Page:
MR. TOIV: Generally, the redactions were, as we understand it, were for materials that were not directly responsive to the inquiry, but the Counsel's Office is still looking into that.

MR. MCCURRY: Barry says the Counsel's Office is looking into that. They say the redactions related to information in the memos that were not responsive to the subcommittee's request, but they are looking further into that question.

Q Mike back to your conversation with Mr. Arnold, based on what you've said, it appears that your advice to him not to talk to the media was based solely on the premise that he would then spend the rest of his days answering media inquiries --

MR. MCCURRY: Not entirely. I told him, I said, look, we're in an environment here on this subject where every single word counts and every single word matters, so you need to know exactly and precisely what it is you want to say on this, how you want to say it and make sure that you're comfortable with it.

Q Did, in that conversation, you express any concern that what he had been saying may be contradictory to what had already come out of the White House?

MR. MCCURRY: No, I did not suggest that to him, because I don't think at that point we had briefed on it and had not said much about the database, too. I know that the Counsel's Office had been sufficiently concerned that they had called him because of some of the things that he was quoted as saying, but I didn't attempt to get into that substance with him. I didn't think it was appropriate to do that in that call.

Q And did you know on that evening that the next day The L.A. Times was going to come out with a Truman Arnold story?

MR. MCCURRY: I knew Barry was working on responding to some inquiries that they were having, but I didn't attempt to ask him, say, listen, have you had a call from The L.A. Times or anything. I didn't get into that. He said, I've got a substantial number of interview requests here and how do you think I ought to handle them, and I told him what I thought -- that he should probably have a written statement that he could make available -- either that or give up his golf weekend.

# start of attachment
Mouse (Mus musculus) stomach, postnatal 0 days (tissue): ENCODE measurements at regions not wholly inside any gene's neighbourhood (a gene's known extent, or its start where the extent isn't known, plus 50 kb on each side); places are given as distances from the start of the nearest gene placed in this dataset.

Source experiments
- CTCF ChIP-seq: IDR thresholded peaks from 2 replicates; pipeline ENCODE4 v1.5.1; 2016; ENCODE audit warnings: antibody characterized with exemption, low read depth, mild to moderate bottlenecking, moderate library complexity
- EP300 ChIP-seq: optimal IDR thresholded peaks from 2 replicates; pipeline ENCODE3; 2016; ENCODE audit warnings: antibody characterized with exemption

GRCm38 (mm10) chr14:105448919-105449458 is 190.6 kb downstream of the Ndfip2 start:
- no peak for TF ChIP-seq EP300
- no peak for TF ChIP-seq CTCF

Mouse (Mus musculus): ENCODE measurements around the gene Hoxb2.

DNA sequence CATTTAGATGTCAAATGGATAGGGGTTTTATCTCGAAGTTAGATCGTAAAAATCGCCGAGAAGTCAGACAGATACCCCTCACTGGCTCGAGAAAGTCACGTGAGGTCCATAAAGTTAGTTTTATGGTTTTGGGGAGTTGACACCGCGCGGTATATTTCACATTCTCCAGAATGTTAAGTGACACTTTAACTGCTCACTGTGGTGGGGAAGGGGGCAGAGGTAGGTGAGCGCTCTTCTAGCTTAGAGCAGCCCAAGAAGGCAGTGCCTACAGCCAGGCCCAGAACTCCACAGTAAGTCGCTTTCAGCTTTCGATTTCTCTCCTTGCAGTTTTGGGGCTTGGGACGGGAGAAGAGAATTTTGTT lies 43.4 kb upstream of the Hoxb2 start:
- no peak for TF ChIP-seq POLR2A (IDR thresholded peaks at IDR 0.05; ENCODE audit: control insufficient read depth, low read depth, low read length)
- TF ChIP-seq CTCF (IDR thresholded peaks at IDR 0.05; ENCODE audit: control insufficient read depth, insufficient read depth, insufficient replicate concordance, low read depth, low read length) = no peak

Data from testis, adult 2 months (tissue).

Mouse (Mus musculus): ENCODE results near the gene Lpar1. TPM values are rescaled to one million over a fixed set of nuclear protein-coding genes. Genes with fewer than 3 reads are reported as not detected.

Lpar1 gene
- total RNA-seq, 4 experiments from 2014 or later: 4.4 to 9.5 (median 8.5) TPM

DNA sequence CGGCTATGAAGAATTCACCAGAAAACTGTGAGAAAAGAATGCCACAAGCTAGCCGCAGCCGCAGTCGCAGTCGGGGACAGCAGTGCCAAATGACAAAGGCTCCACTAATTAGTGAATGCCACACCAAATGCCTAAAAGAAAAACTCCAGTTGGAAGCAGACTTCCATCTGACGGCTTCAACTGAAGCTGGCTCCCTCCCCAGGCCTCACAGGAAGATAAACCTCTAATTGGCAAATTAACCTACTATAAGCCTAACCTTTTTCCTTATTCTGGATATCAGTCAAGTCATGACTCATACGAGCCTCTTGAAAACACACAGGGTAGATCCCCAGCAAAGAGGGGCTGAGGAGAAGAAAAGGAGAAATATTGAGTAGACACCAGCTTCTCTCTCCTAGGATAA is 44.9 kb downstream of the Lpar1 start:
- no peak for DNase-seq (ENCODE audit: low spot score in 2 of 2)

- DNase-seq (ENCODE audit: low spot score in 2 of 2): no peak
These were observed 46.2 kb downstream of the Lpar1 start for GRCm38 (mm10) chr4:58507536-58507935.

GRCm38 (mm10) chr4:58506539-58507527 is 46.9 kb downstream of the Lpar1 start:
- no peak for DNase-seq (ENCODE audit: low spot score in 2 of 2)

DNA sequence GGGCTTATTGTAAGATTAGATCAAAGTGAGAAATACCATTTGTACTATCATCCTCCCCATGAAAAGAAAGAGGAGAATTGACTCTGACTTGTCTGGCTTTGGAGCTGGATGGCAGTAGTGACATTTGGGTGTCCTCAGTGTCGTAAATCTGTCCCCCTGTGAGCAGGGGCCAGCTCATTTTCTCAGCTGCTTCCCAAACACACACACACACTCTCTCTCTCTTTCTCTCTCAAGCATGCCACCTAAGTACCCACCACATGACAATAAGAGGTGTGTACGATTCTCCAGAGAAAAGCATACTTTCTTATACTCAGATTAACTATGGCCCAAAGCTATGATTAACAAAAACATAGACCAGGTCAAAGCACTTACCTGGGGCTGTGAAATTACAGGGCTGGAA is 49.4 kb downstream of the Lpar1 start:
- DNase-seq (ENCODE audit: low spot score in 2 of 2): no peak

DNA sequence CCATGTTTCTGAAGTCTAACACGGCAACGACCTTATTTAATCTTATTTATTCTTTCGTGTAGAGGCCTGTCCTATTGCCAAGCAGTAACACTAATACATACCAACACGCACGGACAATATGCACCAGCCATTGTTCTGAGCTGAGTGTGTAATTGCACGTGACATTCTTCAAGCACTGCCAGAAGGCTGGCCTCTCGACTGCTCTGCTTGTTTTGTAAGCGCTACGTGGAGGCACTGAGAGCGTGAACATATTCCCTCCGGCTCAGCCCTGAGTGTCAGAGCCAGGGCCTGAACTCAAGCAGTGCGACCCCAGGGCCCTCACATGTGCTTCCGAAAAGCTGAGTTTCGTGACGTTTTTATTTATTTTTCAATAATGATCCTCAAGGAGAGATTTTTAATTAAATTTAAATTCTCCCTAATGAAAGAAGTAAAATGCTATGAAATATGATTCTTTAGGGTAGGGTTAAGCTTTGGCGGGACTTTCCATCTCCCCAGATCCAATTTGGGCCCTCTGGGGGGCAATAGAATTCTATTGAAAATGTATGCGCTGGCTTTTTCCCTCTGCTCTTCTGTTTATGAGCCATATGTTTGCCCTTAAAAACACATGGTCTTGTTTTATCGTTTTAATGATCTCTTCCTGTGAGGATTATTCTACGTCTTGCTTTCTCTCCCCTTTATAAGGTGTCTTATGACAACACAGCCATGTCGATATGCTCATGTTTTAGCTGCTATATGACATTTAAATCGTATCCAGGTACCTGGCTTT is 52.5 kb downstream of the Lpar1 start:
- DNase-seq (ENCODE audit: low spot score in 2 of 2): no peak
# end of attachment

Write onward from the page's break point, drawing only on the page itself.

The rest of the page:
Q What was your opinion of the statement? Do you think that it addressed the

MR. MCCURRY: I have no opinion on it. Clearly, I don't think it's consistent with some of the things he was quoted as saying, but as to why it's not consistent, I imagine that a large volume of people will be looking into that.

Q In that environment, can you understand that some of us are a little bit angry that 14 out of 21 pages of this transcript were devoted to the subject of the database and Arnold, and you didn't tell us about this discussion, when a lot of the questions were specifically, who talked to who and what was it all about?

MR. MCCURRY: Well, as I say in retrospect, if I had a chance -- I was not a the podium at the time, as you know -- if I had had a chance to get back into it, I would have gotten into it and talked about that conversation, because I consider it the result of his desire to seek counsel from me on -- based on how I thought he should -- what I recommend on how he should handle the inquiries he was getting.

Q Did the Counsel's Office initiate the

MR. MCCURRY: I believe they did.

Q I mean, in other words, they saw something of concern and wanted to get to the bottom of it?

MR. MCCURRY: Is that right? I guess that is my understanding. Correct.

Q Why don't they do the same thing with Webb Hubbell since it's been a similar thing of questions being raised that obviously would go to the heart of something that's of concern to the White House and try to just ask -- do with him what they do with Truman Arnold -- tell us what's going on here?

MR. MCCURRY: I would have to take that question. I don't know how they looked into that. I will look in and see whether there's an answer to that question. That's a matter that I think the Counsel would understand would be in the purview of an ongoing investigation. So there's a different circumstance there.

Q Now, you weren't advised in any way not to raise this, this is just something you decided?

MR. MCCURRY: No, it was on the spot, it's one of those calls you make on the spot. I was troubled by Barry's first answer because he said he didn't know and I knew that the Counsel's Office had talked to him, so I wanted -- that's why I reminded Barry at that point in the briefing.

Q Did Barry know that you had talked to Mr. Arnold the night before?

MR. MCCURRY: No, he -- you knew he had called, but you didn't know whether I had called him back. That happened later in the evening.

Q That's the only point --

MR. MCCURRY: In retrospect, yes. And we should have -- I should have --

Q -- it's just, not to beat this dead horse and you've acknowledged as much, but -- (laughter.)

MR. MCCURRY: Not a good day to be beating horses.

Q -- so often have this tiresome prosecutorial tone. And what this discussion today has suggested to us is, we should be ever more prosecutorial in our questions, asking exactly the perfect combination of queries that could --